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Hyperion Records

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St Paulís Cathedral, the proposed new high altar (1948) by Reginald Kirby
Track(s) taken from CDA68058
Recording details: May 2013
St Paul's Cathedral, London, United Kingdom
Produced by Jonathan Freeman-Attwood
Engineered by Martin Haskell
Release date: August 2014
Total duration: 8 minutes 25 seconds

'It's thrilling to hear much-loved works by Stanford and Walmisley so well sung, together with less familiar pieces by Alan Gray, Michael Tippett and Charles Wood. Andrew Carwood and the St Paul's Cathedral Choir pay scrupulous attention to the tiniest of details, so that every word and note come across as something precious and sacred. The wonderfully colourful accompaniments of organist Simon Johnson are, by turns, both dramatic and lyrical. This is choral singing at its finest; in every way, listening to this glorious CD is a heavenly experience' (Gramophone) » More

'St Paul's Cathedral Choir gives us here a really fine and outstandingly sung collection of canticles, some of them quite familiar and others decidedly not. In addition, 'canticles' does not refer only to the Magnificat and Nunc dimittis; we also hear settings of the Benedicite, the Te Deum and the Jubilate' (International Record Review) » More

Magnificat and Nunc dimittis in F minor
composer
publishedin 1912; SATB SATB
author of text
Magnificat: Luke 1: 46-55; Nunc dimittis: Luke 2: 29-32

Introduction
Stanford resigned from Trinity after disagreements about his attendance in May 1892 and was succeeded in 1893 by Alan Gray (1855–1935). Originally a very tall lawyer (he stood over 6'6"), he turned his attention to music, including study with EG Monk of York Minster, and became Director of Music at Wellington College in 1883. During 1892 his main rival for the Trinity post was Thomas Tertius Noble who was frustrated by Gray’s appointment which he attributed to Stanford changing his initial enthusiasm.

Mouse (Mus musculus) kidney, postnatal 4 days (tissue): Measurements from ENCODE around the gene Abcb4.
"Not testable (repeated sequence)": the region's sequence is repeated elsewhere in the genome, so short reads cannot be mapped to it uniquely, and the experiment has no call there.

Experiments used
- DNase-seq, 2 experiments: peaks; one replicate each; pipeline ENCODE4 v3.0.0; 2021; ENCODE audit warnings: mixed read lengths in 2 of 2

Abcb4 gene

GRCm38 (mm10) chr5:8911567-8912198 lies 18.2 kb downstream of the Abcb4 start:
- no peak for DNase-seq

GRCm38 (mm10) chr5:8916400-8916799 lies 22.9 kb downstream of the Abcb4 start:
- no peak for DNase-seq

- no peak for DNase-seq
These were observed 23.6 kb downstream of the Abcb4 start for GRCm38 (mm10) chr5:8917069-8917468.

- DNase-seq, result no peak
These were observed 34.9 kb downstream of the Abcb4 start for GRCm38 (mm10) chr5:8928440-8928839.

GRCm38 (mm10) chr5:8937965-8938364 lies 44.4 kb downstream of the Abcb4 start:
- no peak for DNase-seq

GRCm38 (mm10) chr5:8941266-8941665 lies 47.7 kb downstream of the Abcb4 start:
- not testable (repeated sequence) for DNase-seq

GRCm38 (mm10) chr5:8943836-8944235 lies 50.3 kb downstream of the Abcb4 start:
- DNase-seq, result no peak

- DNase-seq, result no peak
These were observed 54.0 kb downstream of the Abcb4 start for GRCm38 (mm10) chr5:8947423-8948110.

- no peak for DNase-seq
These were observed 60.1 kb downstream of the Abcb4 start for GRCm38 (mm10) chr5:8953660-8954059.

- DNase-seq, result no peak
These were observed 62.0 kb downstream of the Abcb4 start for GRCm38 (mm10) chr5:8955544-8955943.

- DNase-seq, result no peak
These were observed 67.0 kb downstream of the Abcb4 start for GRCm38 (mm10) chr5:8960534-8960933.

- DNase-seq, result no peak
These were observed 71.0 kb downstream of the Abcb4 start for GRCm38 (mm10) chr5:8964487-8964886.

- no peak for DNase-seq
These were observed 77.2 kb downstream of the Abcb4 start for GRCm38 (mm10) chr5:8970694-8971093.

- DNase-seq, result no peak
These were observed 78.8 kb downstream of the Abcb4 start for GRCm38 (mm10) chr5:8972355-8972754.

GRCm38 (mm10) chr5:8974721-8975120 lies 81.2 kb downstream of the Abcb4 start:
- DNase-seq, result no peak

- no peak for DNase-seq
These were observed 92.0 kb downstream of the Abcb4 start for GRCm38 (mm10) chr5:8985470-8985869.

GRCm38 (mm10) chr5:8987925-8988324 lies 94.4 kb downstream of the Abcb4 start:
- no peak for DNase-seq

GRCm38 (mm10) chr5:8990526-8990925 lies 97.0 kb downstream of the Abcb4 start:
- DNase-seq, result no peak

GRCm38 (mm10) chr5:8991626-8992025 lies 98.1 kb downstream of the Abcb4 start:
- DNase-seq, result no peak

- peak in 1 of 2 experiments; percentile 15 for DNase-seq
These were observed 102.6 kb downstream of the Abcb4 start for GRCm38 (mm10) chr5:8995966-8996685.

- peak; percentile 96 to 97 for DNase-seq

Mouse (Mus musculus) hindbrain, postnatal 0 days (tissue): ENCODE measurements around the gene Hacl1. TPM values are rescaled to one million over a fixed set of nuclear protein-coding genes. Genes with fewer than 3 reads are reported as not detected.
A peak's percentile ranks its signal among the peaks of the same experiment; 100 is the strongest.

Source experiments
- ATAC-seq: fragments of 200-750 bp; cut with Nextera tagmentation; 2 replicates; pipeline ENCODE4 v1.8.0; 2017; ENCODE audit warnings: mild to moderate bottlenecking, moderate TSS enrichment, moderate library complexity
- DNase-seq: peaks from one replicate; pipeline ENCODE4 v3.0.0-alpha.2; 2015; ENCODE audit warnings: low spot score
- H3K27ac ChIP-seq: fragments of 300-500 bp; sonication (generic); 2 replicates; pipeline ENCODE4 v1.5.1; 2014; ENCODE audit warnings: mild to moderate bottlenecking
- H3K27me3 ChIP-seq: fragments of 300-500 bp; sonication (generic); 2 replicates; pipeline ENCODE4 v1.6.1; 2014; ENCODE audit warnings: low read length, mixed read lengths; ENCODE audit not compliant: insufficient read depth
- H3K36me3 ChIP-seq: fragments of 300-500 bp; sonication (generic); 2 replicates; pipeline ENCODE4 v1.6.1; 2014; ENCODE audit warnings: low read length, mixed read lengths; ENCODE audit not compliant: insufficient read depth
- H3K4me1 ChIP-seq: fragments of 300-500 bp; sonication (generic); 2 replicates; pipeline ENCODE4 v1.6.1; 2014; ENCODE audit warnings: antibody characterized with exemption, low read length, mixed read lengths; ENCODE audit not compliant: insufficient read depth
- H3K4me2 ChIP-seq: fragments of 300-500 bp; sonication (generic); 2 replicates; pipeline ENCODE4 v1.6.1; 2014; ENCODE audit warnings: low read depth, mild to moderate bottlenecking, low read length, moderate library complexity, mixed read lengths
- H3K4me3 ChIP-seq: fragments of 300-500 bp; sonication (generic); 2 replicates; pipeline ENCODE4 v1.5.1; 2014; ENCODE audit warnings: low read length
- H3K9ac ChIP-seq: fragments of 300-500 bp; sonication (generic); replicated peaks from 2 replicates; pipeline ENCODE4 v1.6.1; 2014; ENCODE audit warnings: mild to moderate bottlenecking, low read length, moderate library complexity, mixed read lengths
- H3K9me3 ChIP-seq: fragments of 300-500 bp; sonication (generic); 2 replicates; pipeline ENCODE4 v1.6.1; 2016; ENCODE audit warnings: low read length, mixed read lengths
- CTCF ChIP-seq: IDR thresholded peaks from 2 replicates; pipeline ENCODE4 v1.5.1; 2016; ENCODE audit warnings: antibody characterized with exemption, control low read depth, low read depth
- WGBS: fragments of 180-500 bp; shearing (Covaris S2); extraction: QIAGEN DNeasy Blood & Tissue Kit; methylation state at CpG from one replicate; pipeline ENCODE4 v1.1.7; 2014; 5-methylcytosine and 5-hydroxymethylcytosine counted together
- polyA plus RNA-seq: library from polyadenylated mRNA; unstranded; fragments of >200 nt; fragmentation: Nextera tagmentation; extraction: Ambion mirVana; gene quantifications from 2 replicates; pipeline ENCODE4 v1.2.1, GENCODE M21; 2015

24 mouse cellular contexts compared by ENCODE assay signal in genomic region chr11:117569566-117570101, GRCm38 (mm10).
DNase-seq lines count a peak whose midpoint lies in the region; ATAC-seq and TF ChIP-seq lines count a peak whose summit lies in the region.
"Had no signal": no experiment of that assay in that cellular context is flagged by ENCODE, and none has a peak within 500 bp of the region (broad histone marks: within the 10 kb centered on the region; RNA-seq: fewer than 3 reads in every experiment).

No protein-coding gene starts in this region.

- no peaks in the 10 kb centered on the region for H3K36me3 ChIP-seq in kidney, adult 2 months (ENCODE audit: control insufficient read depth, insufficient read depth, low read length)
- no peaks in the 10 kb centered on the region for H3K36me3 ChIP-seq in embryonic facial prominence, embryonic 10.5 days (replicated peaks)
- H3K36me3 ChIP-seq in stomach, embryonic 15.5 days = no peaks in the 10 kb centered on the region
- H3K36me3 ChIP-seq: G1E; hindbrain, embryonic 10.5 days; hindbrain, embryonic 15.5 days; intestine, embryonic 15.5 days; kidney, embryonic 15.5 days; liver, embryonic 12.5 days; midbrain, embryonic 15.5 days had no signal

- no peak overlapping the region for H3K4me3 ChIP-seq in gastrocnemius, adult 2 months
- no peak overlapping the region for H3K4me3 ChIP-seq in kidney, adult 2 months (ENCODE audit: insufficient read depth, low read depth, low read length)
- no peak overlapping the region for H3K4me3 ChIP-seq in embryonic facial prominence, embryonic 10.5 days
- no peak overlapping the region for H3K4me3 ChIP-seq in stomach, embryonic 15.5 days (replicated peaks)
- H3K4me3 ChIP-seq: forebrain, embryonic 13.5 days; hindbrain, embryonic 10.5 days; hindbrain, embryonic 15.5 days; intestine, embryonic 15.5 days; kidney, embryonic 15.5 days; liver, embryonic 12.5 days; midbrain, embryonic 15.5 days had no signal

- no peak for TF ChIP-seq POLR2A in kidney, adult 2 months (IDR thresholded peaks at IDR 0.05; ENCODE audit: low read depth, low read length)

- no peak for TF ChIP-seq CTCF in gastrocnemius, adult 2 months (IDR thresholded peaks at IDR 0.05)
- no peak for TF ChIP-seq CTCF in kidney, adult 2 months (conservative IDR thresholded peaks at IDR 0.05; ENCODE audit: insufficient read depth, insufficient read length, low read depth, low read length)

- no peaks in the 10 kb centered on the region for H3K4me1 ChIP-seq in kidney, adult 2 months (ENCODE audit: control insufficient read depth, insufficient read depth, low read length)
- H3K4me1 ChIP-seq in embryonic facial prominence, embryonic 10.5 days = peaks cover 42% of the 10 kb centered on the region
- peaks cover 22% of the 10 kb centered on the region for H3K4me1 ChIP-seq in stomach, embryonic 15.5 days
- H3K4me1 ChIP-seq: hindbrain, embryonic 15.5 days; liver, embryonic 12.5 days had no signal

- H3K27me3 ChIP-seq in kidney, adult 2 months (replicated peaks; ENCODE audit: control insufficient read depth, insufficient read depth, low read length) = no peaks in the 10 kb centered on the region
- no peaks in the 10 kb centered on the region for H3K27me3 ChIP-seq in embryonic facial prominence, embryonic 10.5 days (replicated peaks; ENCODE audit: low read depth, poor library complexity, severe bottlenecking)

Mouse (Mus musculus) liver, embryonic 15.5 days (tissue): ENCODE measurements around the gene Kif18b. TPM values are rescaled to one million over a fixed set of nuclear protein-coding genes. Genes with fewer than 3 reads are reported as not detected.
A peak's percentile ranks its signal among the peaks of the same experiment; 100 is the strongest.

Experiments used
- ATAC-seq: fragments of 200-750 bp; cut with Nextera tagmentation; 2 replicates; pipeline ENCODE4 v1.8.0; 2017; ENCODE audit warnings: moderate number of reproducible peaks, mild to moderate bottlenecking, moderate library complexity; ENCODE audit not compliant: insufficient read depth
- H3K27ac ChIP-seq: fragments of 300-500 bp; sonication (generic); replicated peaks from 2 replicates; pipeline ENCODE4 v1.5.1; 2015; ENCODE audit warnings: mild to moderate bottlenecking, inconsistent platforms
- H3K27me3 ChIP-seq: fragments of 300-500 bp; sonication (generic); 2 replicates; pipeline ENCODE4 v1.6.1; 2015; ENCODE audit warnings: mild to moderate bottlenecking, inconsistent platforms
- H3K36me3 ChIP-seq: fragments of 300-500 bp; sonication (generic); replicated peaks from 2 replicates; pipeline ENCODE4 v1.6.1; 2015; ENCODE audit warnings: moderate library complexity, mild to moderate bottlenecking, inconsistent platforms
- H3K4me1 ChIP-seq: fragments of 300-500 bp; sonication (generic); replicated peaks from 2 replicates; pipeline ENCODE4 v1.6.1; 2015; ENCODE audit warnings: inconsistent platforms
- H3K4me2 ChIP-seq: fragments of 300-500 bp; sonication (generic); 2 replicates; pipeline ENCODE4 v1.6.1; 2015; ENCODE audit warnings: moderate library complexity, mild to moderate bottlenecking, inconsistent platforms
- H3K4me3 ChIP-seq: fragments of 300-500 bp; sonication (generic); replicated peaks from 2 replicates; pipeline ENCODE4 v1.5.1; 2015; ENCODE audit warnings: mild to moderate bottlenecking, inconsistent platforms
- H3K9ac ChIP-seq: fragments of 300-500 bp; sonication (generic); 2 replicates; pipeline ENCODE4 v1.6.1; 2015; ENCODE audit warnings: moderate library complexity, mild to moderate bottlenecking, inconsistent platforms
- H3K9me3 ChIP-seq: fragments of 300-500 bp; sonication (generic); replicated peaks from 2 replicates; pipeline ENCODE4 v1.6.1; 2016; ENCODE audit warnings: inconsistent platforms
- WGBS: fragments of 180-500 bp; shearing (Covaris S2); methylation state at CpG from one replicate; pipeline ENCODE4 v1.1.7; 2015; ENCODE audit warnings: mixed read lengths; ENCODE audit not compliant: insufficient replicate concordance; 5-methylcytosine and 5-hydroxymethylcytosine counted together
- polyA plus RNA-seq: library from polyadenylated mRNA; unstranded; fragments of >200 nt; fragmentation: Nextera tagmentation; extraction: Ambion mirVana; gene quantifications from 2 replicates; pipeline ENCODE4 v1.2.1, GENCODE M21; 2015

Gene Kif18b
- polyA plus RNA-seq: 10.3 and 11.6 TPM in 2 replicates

Gray wrote a number of canticle settings and anthems as well as some orchestral cantatas, including Easter Ode (1892), Arethusa (1892), The Legend of the Rock Buoy Bell (1896) and A Song of Redemption (1898). The ultra-critical Edward Elgar did not hold back on his view of Gray’s attempts at large-scale writing:

I had a good rehearsal at Leeds with the chorus but it makes me, an artist, sick to see that fool Gray allowed as long to rehearse his blasted rot as I am who produce with all its many faults an attempt at something like a ‘work’ … (Letter Edward Elgar to A J Jaeger, 29 August 1898)

His Magnificat and Nunc dimittis in F minor (published in 1912) is, however, a masterpiece. Scored for double SATB choir it is a dramatic work with, at times, remarkable quasi-orchestral gestures. It is also one of the very few canticle settings both to start and end in a minor key.

from notes by Andrew Carwood © 2014

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